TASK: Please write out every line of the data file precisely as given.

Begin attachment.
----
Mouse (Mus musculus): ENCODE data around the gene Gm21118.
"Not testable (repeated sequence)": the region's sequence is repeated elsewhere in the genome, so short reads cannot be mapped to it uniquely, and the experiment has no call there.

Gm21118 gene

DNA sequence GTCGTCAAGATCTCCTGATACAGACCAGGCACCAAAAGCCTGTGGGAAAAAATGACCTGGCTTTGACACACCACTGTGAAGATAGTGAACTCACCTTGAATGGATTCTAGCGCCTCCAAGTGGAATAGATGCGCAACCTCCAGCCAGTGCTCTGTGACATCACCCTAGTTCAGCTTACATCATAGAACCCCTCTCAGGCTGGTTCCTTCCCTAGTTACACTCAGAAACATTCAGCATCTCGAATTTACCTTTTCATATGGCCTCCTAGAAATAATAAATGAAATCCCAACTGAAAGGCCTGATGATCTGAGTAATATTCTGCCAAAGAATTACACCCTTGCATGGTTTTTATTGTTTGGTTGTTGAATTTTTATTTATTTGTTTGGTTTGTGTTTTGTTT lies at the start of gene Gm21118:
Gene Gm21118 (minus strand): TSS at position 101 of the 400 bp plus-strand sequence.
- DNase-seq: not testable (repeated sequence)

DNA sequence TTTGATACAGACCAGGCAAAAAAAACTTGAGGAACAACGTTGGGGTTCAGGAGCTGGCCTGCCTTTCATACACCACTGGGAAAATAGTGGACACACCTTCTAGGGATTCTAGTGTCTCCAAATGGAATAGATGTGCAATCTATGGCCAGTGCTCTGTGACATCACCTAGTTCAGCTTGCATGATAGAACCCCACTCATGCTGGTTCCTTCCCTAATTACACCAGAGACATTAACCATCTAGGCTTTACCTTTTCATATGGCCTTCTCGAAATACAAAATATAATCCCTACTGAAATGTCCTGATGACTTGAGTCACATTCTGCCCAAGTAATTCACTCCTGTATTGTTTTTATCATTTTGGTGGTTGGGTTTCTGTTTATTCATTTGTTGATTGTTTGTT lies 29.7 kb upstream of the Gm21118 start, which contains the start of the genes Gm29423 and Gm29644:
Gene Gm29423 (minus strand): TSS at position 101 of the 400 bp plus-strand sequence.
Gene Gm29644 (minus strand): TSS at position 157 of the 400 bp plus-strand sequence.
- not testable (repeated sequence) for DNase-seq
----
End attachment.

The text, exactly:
Mouse (Mus musculus): ENCODE data around the gene Gm21118.
"Not testable (repeated sequence)": the region's sequence is repeated elsewhere in the genome, so short reads cannot be mapped to it uniquely, and the experiment has no call there.

Gm21118 gene

DNA sequence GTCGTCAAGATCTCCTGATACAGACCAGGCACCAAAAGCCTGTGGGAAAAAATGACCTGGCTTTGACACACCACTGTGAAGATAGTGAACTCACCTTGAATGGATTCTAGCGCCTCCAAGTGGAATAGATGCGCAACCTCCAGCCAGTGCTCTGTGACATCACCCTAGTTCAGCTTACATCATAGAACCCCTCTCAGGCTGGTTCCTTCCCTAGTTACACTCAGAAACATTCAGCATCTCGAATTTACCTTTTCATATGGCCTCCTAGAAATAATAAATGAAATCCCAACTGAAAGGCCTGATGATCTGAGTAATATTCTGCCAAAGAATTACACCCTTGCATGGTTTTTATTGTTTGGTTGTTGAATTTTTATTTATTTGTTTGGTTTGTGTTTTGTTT lies at the start of gene Gm21118:
Gene Gm21118 (minus strand): TSS at position 101 of the 400 bp plus-strand sequence.
- DNase-seq: not testable (repeated sequence)

DNA sequence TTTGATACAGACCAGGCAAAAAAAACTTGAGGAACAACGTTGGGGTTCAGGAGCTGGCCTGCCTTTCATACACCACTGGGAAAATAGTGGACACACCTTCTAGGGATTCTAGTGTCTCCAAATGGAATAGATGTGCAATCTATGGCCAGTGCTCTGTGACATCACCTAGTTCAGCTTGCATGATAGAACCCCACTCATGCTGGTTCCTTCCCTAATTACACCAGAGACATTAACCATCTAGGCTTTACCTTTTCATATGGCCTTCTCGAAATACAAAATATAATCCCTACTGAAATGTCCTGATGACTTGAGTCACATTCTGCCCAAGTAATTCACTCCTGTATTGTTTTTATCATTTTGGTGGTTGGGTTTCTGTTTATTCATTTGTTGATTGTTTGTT lies 29.7 kb upstream of the Gm21118 start, which contains the start of the genes Gm29423 and Gm29644:
Gene Gm29423 (minus strand): TSS at position 101 of the 400 bp plus-strand sequence.
Gene Gm29644 (minus strand): TSS at position 157 of the 400 bp plus-strand sequence.
- not testable (repeated sequence) for DNase-seq